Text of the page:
A Mitigation for Variant 2/CVE-2017-5715 is available on the xen-devel@ mailing list, but has not yet undergone rigorous enough review to be published as an official patch.

As information related to Meltdown and Spectre is now public, development will continue in public on xen-devel@ and patches will be posted and attached to Advisory 254 as they become available in the next few days.

Can Variant 1/Variant 2 be fixed at all? What plans are there to mitigate them?

Variant 2 can be mitigated in two ways, both of which essentially prevent speculative execution of indirect branches. The first is to flush the branch prediction logic on entry into the hypervisor. This requires microcode updates, which Intel and AMD are in the process of preparing, as well as patches to the hypervisor which are also in process and should be available soon.

The second is to do indirect jumps in a way which is not subject to speculative execution. This requires the hypervisor to be recompiled with a compiler that contains special new features. These new compiler features are also in the process of being prepared for both gcc and clang, and should be available soon.

Variant 1 is much more difficult to mitigate. We have some ideas we’re exploring, but they’re still at the design stage at this point.

Does Xen have any equivalent to Linux’s KPTI series?

Linux’s KPTI series is designed to address Variant 3 only. For Xen guests, only 64-bit PV guests are able to execute a Variant 3 attack against the hypervisor. A KPTI-like approach was explored initially, but required significant ABI changes.  Instead we’ve decided to go with an alternate approach, which is less disruptive and less complex to implement. The chosen approach runs PV guests in a PVH container, which ensures that PV guests continue to behave as before, while providing the isolation that protects the hypervisor from Variant 3. This works well for Xen 4.8 to Xen 4.10, which is currently our priority.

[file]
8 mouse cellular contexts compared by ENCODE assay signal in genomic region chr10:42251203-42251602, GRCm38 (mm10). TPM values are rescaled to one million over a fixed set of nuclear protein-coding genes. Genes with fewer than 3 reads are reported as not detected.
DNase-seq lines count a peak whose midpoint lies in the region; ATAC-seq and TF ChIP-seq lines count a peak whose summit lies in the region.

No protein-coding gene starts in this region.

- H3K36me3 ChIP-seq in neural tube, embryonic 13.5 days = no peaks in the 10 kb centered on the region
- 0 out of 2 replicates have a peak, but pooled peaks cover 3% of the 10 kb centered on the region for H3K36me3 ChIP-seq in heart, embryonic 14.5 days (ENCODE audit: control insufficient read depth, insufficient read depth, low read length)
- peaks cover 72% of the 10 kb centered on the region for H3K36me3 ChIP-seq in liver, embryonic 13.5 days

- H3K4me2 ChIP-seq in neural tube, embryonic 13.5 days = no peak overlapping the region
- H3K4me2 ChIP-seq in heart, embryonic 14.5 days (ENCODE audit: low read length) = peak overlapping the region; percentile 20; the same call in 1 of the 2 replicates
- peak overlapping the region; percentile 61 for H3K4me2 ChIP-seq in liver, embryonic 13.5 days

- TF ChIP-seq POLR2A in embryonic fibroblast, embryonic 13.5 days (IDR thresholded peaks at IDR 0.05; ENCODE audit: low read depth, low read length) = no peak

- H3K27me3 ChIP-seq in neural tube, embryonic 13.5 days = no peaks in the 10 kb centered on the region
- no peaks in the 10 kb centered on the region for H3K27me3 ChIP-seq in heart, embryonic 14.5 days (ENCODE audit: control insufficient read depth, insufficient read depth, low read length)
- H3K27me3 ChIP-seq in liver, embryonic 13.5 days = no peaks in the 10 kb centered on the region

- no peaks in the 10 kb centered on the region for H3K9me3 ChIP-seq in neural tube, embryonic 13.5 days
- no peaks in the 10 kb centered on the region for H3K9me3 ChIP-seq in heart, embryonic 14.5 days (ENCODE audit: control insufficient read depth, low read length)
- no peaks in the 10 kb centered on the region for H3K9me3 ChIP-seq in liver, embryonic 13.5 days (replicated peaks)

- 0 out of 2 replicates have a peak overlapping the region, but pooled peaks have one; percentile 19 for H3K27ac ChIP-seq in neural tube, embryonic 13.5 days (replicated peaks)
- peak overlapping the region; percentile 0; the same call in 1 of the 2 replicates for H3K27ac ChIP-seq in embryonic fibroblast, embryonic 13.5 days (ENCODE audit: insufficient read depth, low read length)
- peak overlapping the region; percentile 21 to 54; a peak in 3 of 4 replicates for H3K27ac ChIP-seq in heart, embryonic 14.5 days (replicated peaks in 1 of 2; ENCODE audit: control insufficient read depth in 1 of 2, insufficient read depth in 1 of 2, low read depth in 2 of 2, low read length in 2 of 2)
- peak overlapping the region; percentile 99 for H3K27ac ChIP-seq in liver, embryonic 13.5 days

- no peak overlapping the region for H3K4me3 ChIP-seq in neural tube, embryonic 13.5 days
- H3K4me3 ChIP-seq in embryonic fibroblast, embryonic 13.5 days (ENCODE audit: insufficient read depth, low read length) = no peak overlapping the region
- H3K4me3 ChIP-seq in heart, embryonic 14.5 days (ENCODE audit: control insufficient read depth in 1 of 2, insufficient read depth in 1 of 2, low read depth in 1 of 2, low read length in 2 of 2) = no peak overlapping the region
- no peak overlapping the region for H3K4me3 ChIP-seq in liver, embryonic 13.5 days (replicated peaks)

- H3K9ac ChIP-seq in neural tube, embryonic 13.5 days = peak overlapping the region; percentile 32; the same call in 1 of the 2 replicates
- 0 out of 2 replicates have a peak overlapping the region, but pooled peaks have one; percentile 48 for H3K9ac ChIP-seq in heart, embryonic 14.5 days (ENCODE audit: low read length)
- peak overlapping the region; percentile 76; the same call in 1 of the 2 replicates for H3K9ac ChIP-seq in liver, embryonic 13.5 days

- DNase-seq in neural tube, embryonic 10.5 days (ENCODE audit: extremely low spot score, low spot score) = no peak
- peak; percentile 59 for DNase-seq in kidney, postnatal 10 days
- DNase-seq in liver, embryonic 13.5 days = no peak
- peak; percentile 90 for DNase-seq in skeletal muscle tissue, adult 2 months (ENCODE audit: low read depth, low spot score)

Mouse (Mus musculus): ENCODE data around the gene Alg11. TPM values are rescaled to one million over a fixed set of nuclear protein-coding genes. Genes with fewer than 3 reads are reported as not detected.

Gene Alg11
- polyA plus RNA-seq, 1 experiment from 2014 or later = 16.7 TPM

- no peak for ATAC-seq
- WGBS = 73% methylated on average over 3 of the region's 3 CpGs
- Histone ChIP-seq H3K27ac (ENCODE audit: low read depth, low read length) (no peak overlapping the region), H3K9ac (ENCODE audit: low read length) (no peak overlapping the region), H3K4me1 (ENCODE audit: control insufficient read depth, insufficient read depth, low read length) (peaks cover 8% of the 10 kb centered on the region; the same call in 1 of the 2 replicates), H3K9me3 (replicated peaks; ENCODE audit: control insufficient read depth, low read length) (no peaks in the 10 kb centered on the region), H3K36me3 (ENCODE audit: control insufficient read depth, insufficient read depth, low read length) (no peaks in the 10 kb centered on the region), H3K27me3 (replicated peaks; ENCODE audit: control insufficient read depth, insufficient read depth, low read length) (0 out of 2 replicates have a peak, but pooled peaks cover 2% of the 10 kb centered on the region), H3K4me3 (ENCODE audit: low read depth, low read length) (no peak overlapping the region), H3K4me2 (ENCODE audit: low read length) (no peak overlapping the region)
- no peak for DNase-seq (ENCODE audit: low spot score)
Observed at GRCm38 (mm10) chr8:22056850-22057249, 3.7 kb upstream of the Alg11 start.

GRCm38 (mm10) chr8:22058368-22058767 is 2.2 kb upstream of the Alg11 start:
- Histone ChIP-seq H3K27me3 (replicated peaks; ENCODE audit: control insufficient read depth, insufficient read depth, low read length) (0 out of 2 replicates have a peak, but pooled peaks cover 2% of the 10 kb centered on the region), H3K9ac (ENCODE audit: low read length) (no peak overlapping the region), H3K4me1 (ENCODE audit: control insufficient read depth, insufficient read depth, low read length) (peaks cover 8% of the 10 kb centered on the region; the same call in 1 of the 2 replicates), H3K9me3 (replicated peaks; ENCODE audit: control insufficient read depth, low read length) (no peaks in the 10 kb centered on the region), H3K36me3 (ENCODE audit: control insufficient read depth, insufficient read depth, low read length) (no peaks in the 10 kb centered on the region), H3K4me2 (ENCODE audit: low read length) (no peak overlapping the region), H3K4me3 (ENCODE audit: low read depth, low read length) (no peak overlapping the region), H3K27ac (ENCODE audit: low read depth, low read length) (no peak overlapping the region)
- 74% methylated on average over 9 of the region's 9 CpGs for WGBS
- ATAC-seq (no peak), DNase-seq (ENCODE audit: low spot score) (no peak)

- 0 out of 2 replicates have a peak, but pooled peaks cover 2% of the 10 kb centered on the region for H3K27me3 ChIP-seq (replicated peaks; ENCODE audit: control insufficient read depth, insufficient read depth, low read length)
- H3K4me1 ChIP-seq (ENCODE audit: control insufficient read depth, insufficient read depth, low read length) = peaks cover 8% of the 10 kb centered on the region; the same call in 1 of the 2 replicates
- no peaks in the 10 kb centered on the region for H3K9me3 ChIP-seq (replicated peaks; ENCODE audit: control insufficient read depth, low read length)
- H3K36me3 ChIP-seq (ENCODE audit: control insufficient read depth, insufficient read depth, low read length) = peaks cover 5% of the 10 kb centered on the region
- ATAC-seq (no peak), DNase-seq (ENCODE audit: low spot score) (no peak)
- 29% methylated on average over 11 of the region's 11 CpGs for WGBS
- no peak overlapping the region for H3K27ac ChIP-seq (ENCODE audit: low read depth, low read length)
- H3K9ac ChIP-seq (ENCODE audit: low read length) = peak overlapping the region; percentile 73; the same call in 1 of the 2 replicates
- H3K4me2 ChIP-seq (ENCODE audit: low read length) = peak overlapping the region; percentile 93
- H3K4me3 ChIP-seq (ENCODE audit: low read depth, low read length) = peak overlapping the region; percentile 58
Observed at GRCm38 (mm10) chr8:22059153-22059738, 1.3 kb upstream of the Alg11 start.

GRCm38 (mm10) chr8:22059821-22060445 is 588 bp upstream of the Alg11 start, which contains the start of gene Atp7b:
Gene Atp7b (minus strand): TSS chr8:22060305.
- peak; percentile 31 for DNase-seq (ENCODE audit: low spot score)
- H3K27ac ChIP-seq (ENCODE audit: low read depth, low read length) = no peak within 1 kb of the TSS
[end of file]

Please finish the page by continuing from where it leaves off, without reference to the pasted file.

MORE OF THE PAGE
For Xen 4.6 and 4.7, we are evaluating several options, but we have not yet finalized the best solution.

Devicemodel stub domains run in PV mode, so is it still more safe to run device models in a stub domain than in domain 0?

The short answer is, yes, it is still safer to run stub domains than otherwise.

If an attacker can gain control of the device model running in a stub domain, it can indeed attempt to use these processor vulnerabilities to read information from Xen.

However, if an attacker can gain control of a device model running in domain 0 without deprivileging, the attacker can gain control of the entire system.  Even with qemu deprivileging, the qemu process may be able to execute speculative execution attacks against the hypervisor.

So although XSA-254 does affect device model stub domains, they are still safer than not running with a stub domain.

What is the Xen Project’s plan going forward?

The Xen Project is working on finalizing solutions for Variant 3 and Variant 2 and evaluating options for Variant 1. If you would like to stay abreast on our progress, please sign up to xen-announce@. We will update this FAQ as soon as we have more news and updated information. Answers to more detailed technical questions will be maintained in a technical FAQ on our wiki. Thank you for your patience.